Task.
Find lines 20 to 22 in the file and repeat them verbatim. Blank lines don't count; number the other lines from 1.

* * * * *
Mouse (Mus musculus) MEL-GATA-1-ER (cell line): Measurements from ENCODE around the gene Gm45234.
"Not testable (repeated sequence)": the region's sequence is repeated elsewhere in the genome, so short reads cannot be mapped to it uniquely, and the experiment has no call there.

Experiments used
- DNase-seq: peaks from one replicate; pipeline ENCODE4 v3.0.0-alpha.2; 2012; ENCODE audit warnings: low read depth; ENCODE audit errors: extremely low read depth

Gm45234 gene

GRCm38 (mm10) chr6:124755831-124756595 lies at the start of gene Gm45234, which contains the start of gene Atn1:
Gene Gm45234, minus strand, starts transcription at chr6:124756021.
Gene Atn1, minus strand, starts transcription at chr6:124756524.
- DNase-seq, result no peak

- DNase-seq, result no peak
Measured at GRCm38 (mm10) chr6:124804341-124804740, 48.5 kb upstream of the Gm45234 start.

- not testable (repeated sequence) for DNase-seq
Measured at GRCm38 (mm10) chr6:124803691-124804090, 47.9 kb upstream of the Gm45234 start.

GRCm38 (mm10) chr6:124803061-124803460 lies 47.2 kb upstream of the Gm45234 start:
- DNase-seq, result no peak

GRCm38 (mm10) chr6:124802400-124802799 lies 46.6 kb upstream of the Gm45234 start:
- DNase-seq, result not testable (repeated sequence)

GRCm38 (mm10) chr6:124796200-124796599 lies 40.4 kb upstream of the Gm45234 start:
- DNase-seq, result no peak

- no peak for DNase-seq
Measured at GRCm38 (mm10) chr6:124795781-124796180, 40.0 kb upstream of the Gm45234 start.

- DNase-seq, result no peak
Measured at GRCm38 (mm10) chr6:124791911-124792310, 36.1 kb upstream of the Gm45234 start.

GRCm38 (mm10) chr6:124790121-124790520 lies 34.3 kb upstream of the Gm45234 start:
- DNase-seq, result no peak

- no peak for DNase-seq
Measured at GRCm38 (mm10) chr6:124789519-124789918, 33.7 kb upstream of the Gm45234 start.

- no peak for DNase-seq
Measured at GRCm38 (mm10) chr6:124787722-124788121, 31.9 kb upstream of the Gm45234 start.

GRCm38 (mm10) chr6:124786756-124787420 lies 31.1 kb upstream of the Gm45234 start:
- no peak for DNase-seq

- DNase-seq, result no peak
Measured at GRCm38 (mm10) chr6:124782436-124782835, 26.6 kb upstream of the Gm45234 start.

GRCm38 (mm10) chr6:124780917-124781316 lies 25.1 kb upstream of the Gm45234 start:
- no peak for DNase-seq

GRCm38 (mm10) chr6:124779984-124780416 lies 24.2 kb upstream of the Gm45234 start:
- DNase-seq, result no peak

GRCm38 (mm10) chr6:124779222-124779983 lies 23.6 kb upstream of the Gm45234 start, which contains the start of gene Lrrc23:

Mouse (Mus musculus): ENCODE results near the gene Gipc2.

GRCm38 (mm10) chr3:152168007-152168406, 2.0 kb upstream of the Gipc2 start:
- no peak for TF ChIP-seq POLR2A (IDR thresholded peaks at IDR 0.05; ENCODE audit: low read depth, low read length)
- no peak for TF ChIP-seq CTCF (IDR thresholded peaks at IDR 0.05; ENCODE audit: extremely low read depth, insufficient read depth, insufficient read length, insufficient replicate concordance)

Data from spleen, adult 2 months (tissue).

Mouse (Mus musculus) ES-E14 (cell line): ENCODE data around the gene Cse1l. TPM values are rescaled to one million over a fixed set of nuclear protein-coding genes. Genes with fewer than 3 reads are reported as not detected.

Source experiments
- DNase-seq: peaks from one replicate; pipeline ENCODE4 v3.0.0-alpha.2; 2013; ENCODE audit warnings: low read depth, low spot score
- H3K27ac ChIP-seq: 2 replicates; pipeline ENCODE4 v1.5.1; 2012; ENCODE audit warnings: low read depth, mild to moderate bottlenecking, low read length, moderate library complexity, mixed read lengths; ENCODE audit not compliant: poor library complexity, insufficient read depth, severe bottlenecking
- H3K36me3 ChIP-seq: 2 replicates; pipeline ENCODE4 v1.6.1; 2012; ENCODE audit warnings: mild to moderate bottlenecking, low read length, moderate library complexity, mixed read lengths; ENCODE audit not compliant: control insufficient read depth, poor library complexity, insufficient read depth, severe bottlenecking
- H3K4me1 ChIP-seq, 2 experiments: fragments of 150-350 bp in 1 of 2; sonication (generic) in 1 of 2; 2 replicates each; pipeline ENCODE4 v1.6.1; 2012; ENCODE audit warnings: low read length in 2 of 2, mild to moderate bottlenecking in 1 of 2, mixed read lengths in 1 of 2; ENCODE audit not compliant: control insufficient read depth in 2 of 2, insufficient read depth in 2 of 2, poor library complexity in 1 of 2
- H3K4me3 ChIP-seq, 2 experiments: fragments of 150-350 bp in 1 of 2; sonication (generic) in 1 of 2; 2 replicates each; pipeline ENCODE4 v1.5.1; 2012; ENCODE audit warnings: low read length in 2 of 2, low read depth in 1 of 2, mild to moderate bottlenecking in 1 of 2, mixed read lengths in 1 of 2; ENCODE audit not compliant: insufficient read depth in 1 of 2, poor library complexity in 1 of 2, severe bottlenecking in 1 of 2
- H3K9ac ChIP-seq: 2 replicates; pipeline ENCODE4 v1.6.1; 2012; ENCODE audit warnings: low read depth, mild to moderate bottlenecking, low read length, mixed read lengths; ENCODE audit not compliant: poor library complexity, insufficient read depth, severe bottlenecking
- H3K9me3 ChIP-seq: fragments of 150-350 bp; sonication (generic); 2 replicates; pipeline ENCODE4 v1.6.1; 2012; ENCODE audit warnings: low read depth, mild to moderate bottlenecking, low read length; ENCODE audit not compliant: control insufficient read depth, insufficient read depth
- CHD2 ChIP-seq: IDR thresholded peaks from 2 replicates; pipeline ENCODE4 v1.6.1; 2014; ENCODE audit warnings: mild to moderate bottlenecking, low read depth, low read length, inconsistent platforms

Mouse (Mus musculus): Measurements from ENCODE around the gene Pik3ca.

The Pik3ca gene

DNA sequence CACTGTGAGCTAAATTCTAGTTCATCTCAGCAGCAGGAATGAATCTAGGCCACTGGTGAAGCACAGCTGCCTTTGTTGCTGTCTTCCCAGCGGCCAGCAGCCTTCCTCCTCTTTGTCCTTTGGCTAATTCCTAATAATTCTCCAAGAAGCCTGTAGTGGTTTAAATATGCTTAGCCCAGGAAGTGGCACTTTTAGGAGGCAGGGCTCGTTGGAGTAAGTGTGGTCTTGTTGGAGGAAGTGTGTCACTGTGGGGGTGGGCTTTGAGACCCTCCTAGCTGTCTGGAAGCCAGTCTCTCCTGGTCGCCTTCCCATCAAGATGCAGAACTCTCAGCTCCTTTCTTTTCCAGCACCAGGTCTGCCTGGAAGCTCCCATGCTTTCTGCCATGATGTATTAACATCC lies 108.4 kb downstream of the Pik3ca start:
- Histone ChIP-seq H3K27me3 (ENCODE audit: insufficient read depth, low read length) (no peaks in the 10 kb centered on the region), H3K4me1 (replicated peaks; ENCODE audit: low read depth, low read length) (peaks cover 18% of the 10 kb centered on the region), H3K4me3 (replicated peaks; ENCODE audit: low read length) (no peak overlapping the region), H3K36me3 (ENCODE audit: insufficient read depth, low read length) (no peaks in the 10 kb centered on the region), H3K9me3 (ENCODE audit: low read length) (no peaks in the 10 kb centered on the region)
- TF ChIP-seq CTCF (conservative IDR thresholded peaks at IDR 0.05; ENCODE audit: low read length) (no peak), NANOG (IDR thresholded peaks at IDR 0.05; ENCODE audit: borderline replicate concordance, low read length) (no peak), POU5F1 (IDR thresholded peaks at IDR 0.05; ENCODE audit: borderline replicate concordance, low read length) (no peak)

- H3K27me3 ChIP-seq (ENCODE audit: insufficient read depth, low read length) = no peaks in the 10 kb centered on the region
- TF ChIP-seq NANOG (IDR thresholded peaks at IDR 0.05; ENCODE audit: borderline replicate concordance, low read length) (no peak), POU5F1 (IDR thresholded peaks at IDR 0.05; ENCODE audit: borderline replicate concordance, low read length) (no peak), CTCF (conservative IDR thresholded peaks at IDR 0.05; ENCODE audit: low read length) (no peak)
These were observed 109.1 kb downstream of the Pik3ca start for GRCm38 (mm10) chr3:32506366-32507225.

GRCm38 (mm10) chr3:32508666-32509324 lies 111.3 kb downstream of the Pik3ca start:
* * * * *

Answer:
- no peak for DNase-seq
Measured at GRCm38 (mm10) chr6:124795781-124796180, 40.0 kb upstream of the Gm45234 start.

- DNase-seq, result no peak